Libya warned the United States on August 3, that its air force would attack the U.S. aircraft carrier 'USS Eisenhower' if it entered the Gulf of Sirte, which Libya claims as its own territorial waters.
NBC (MUTE) CHAD
AV U.S. carrier 'USS Eisenhower' at sea. (3 SHOTS)
N'DJAMENA (AUGUST 2)
SV Flags flying in breeze.
GV Zairean paratroopers.
GV PAN & GV Zairean fighter plane. (2 SHOTS)
GV PAN Zairean soldiers marching. (2 SHOTS)
GV PAN Plane flies low over airstrip.
FAYA-LARGEAU (AUGUST 2)
SVs Libyan prisoners. (2 SHOTS)
GVs & SVs Libyans arrive in truck surrounded by Chadians. (3 SHOTS)
GV & SV Crowd and prisoners. (2 SHOTS)
SV Secretary-General of Habre's northern army presents the prisoners.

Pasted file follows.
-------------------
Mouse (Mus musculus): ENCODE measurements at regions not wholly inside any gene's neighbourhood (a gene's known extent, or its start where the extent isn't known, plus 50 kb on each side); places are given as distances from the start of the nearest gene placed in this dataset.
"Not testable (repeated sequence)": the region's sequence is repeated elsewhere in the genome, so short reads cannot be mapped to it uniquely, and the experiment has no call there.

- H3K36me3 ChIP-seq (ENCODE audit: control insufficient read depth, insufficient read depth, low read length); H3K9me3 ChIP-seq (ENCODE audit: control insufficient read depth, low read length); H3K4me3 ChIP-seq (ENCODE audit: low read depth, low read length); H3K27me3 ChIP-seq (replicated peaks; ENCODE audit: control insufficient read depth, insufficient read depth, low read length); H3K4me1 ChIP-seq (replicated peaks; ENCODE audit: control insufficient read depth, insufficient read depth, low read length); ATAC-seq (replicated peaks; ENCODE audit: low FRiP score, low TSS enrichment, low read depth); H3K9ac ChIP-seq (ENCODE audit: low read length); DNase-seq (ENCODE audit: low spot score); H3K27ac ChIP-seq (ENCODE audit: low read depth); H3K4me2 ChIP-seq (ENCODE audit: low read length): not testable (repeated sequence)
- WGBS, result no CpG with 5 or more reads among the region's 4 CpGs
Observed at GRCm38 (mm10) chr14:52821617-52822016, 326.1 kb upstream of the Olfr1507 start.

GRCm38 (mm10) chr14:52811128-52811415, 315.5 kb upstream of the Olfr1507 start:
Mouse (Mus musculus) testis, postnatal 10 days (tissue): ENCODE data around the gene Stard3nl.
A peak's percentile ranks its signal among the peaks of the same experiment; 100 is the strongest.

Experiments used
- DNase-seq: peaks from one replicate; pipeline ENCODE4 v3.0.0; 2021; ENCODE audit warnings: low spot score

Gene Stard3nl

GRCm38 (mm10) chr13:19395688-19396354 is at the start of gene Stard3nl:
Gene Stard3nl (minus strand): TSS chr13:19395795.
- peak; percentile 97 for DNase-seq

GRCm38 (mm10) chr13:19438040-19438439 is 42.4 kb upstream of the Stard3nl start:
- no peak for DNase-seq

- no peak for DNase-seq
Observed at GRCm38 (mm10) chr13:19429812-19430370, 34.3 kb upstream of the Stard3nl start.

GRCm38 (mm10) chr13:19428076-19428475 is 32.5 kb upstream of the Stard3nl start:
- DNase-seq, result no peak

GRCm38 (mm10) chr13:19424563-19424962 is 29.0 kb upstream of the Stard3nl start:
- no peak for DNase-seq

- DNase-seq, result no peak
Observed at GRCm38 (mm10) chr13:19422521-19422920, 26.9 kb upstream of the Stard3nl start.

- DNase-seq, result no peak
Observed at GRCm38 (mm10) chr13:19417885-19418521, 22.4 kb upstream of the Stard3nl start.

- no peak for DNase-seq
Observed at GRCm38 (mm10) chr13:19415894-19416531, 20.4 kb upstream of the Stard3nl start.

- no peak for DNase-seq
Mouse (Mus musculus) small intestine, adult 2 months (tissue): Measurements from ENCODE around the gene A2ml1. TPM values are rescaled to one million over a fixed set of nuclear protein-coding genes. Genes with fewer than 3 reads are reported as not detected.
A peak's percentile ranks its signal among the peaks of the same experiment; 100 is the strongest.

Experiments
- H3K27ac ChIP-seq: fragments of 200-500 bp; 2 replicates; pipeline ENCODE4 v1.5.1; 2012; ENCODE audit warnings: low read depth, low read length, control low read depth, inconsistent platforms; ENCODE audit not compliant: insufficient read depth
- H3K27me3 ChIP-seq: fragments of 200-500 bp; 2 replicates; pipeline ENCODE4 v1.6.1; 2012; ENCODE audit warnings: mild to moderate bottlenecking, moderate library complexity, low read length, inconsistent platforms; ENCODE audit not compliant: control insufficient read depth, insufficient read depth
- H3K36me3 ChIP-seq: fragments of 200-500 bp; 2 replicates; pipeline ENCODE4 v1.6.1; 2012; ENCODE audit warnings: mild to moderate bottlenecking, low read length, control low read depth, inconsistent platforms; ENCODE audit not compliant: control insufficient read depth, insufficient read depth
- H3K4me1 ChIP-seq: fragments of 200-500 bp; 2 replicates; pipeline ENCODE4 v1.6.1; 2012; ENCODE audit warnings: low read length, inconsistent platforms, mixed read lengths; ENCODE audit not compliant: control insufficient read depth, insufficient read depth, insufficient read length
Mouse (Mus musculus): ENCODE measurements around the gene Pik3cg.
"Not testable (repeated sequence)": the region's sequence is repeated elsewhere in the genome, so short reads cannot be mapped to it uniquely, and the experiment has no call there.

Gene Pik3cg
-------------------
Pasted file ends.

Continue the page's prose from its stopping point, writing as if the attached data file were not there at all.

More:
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Background: Libya warned the United States on August 3, that its air force would attack the U.S. aircraft carrier 'USS Eisenhower' if it entered the Gulf of Sirte, which Libya claims as its own territorial waters. The statement followed an air confrontation between two Libyan jets and two U.S. F-14 planes from the 'Eisenhower' over the Gulf of Sirte on August 1. According to Pentagon officials, the Libyan planes turned and headed back to shore followed by the F-14s. No weapons were fired and the U.S. planes broke off pursuit. The incident took place 192 kilometres (120 miles) off the coast of Libya and occurred two years after a more serious incident when two Libyan fighter planes were shot down by U.S. F-14s from the carrier 'USS Nimitz' 96 kilometres (60 miles) off the Libyan coast during a U.S. military exercise there. Tensions between Washington and Libya have risen sharply over the Chad conflict amid accusations from the Chad government that Libyan planes bombed the northern garrison town of Faya-Largeau on July 30. United States anti-aircraft missiles have already been flown to Chad, on August 2, following an appeal for help by Chad, which Washington sees as one of Libya's targets in a general campaign of destabilisation in the region. Chad has called for an urgent meeting of the U.N. Security Council to discuss the 'Libyan aggression'. The U.S. is not the only nation to help the Chad government. Soldiers, paratroopers and fighter planes from Zaire have already joined the government troops in their fight against the forces of rebel leader Goukouni Oueddei, who was overthrown by Chad's President Hissene Habre one year ago. Libya has strongly denied that its forces are involved in the Chad conflict. But on August 2, three days after the recapture of the key northern town of Faya-Largeau, by government troops, the General Secretary of Hissene Habre's northern army presented a group of Libyan prisoners of war to the press. The retaking of Faya-Largeau probably spells the end of a rebel offensive which began when the forces of former President Oueddei seized Faya-Largeau on June 24, western analysts say.